More Ukraine-Russia talks scheduled as attack on base kills dozens

Author of the article: Reuters Pavel Polityuk and Natalia Zinets LVIV — Diplomatic efforts to end the war in Ukraine were stepping up on Monday, with Ukrainian and Russian negotiators set to talk again after both sides cited progress, even after Russia attacked a base near the Polish border and fighting raged elsewhere. A barrage…
More Ukraine-Russia talks scheduled as attack on base kills dozens

Author of the article:

Reuters

Pavel Polityuk and Natalia Zinets

LVIV — Diplomatic efforts to end the war in Ukraine were stepping up on Monday, with Ukrainian and Russian negotiators set to talk again after both sides cited progress, even after Russia attacked a base near the Polish border and fighting raged elsewhere.

A barrage of Russian missiles hit Ukraine’s Yavoriv International Centre for Peacekeeping and Security, a base just 15 miles (25 km) from the Polish border that has previously hosted NATO military instructors, killing 35 people and wounding 134, a Ukrainian official said on Sunday.

Russia’s defense ministry said up to 180 “foreign mercenaries” and a large number of foreign weapons were destroyed. Reuters could not independently verify the casualties reported by either side.

Thousands of people have died since Feb 24, when Russian President Vladimir Putin launched what he called a special military operation to rid Ukraine of dangerous nationalists and Nazis.

The United States, which had watched Russia’s build-up on Ukraine’s borders with mounting alarm for weeks, says it was a premeditated, unjustified and unlawful “war of choice.”

In a telephone call, U.S. President Joe Biden and France’s Emmanuel Macron underscored their commitment to holding Russia accountable for the invasion, the White House said.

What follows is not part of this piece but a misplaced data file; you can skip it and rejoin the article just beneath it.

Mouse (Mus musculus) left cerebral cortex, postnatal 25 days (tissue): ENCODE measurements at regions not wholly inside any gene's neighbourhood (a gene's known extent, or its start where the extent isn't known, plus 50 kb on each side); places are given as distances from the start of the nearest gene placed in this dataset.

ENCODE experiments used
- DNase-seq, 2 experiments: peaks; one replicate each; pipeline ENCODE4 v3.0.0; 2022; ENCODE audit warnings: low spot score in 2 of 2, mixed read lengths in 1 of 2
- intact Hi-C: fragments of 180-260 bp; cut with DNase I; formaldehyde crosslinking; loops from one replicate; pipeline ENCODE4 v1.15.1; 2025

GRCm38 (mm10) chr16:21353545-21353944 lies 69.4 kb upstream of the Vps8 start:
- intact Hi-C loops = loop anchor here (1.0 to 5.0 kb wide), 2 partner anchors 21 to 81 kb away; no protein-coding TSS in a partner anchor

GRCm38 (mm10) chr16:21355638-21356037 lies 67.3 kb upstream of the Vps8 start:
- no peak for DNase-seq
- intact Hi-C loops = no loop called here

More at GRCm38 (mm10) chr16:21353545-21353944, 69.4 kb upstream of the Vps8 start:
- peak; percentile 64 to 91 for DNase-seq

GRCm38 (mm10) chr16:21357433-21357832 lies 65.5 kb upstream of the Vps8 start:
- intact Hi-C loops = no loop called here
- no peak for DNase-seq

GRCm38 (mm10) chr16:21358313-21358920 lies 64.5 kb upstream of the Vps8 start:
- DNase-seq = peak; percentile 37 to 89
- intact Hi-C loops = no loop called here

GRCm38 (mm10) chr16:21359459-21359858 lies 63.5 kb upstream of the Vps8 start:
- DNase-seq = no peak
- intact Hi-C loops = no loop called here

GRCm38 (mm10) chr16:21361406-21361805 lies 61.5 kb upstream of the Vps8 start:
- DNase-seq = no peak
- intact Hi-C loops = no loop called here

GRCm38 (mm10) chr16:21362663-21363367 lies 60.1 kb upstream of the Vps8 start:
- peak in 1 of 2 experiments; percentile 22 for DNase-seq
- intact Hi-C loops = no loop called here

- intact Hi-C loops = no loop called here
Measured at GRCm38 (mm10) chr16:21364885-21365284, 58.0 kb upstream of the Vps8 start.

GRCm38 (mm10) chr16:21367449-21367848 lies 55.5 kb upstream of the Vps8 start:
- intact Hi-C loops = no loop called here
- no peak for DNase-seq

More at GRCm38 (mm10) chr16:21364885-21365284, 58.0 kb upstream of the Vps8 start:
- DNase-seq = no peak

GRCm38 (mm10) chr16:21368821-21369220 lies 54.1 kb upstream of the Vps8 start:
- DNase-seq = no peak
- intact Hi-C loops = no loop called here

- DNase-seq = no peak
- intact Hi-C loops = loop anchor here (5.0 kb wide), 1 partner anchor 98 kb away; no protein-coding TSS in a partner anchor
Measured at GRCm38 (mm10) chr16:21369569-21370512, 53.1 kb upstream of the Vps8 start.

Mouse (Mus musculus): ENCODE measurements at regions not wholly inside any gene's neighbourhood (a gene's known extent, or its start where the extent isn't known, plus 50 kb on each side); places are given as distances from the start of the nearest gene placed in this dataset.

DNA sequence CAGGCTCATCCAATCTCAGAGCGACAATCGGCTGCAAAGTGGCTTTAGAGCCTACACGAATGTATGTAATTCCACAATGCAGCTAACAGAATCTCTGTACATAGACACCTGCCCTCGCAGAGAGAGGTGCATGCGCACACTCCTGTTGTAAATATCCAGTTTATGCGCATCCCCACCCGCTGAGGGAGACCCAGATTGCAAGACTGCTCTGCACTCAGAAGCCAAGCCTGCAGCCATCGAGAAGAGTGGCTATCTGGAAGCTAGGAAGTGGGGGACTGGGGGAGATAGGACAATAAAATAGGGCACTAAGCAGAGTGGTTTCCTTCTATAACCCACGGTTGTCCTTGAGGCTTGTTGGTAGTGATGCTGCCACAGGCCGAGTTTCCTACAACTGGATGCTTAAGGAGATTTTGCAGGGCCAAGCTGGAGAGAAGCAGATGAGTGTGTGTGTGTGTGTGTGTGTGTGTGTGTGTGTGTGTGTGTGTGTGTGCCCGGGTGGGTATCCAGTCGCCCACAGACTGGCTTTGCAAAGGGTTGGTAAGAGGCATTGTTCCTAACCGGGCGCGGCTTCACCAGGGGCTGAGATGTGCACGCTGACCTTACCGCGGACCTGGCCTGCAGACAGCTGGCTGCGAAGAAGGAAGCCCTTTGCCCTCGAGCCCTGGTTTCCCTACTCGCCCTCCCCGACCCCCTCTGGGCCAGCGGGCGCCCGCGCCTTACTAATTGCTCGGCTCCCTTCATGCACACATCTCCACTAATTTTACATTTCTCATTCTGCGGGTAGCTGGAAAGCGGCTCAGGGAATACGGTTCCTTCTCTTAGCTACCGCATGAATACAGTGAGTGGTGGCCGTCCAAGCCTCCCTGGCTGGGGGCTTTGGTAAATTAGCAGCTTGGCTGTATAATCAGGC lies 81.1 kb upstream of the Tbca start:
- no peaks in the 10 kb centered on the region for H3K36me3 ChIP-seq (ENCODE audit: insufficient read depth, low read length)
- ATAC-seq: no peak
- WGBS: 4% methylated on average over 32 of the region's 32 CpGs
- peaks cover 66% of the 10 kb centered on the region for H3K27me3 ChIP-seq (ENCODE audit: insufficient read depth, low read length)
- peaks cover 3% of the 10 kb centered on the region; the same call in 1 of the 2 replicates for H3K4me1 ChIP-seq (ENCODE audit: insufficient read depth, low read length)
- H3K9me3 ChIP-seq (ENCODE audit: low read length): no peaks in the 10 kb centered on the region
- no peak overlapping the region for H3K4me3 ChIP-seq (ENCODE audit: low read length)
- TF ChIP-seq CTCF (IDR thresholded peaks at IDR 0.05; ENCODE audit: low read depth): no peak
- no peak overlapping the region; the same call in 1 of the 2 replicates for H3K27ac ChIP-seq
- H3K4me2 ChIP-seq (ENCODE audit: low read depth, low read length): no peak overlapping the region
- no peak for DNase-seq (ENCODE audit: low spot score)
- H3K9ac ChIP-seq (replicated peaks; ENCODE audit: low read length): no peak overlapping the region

U.S. Secretary of State Antony Blinken and his Ukrainian counterpart, Dmytro Kuleba, also discussed diplomatic efforts to stop Russia’s invasion, the State Department said.

Hopes were boosted after Russia and Ukraine gave their most upbeat assessments after weekend negotiations.

“Russia is already beginning to talk constructively,” Ukrainian negotiator Mykhailo Podolyak said in a video online. “I think that we will achieve some results literally in a matter of days.”

A Russian delegate to the talks, Leonid Slutsky, was quoted by the RIA news agency as saying they had made significant progress and it was possible the delegations could soon reach draft agreements.

Neither side said what these would cover. Three rounds of talks between the two sides in Belarus, most recently last Monday, had focused mainly on humanitarian issues.

Ukrainian President Volodymyr Zelenskiy said the countries’ delegations have been speaking daily by video link and a clear aim of his negotiators was to “do everything” to arrange for him to meet Putin.

“We must hold on. We must fight. And we will win,” Zelenskiy said in a late night video speech.

HARSH SANCTIONS

Global financial markets, battered by fears the conflict could spread and drag in NATO, rallied on hopes for progress in peace talks. Stocks rose while oil prices gave up some of their massive recent gains.

Western nations have sought to isolate Putin by imposing harsh economic sanctions and supplying Ukraine with weapons.

Increasingly isolated, Russia asked China for military equipment after its invasion, sparking concern in the White House that Beijing may undermine Western efforts to help Ukrainian forces defend their country, several U.S. officials said.

U.S. National Security Adviser Jake Sullivan, who is due to meet China’s top diplomat Yang Jiechi in Rome on Monday, warned Beijing it would “absolutely” face consequences if it helped Moscow evade sanctions.

Asked about Russia’s request for military aid, Liu Pengyu, spokesperson for China’s embassy in Washington, said, “I’ve never heard of that.”

He said China found the current situation in Ukraine “disconcerting” and added, “We support and encourage all efforts that are conducive to a peaceful settlement of the crisis.”

Still, violence and bloodshed continued.

Air raid sirens sounded before dawn in many cities and regions of Ukraine, including Kyiv, Lviv, Odessa, Ivano-Frankivsk and Cherkasy.

In the capital, authorities said they were stockpiling two weeks’ worth of food for the 2 million people who have not yet fled from Russian forces attempting to encircle the city.

An American journalist was shot and killed by Russian forces in the town of Irpin, northwest of Kyiv, and another journalist was wounded, the regional police chief said.